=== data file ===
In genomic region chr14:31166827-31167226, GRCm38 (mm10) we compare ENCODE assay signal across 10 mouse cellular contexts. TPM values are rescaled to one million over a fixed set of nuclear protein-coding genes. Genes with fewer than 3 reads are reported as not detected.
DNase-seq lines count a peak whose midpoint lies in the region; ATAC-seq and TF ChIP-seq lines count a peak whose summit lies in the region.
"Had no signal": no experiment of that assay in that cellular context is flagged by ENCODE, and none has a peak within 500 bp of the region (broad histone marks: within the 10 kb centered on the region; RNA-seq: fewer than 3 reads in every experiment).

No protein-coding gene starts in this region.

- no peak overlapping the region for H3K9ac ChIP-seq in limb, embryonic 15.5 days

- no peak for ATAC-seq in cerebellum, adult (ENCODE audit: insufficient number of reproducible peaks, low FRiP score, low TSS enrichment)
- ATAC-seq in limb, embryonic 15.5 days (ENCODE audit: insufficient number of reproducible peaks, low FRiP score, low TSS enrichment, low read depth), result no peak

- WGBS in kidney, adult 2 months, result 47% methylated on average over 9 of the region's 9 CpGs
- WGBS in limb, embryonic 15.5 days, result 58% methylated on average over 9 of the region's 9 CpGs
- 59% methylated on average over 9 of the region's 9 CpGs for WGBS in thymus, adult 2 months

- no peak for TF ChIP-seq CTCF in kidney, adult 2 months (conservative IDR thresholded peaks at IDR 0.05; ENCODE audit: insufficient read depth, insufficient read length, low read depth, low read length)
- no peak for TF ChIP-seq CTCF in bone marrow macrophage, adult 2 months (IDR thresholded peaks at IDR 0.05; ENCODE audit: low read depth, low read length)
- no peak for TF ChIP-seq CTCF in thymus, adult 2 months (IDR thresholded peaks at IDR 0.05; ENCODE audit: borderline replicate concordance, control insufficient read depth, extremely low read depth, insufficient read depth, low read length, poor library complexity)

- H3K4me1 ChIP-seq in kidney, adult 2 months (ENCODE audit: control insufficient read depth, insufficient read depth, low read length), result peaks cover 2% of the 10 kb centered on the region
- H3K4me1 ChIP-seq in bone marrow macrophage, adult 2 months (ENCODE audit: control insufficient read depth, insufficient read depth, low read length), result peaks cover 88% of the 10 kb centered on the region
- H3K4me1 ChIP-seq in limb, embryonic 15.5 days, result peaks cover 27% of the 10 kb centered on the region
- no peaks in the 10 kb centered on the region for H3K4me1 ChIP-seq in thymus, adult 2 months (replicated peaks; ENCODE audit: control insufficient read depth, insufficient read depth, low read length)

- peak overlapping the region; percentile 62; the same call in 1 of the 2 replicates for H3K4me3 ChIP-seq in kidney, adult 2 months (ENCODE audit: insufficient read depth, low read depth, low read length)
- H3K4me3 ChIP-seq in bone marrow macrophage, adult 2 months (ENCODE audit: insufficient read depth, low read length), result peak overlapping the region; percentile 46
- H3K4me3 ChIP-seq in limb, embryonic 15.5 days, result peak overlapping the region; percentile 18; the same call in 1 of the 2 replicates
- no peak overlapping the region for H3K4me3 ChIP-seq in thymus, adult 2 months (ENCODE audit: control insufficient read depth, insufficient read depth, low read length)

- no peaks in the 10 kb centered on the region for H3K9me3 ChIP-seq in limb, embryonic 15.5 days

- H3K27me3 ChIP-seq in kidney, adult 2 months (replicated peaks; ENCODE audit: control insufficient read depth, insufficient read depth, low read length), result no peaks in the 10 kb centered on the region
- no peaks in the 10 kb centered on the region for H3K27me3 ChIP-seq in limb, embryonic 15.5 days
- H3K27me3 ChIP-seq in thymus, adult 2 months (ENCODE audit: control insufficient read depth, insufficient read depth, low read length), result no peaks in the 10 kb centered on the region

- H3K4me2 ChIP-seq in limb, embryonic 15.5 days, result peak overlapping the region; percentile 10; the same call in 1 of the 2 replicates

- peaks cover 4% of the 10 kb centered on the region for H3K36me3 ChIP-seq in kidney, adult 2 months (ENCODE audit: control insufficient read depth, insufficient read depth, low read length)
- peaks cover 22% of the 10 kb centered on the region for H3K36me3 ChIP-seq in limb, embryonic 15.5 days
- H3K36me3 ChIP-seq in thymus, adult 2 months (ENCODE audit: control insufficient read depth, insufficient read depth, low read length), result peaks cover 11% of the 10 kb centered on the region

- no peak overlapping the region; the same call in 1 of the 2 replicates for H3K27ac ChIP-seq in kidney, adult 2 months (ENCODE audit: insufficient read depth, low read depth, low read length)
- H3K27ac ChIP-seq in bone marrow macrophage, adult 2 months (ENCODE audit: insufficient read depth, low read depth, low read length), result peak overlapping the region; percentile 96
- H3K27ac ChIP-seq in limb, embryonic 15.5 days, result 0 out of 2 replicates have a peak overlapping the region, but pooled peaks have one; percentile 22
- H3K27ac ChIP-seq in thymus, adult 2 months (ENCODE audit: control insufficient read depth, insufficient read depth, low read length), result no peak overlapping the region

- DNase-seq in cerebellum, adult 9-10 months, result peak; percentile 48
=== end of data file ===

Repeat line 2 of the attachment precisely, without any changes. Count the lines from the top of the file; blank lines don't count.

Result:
DNase-seq lines count a peak whose midpoint lies in the region; ATAC-seq and TF ChIP-seq lines count a peak whose summit lies in the region.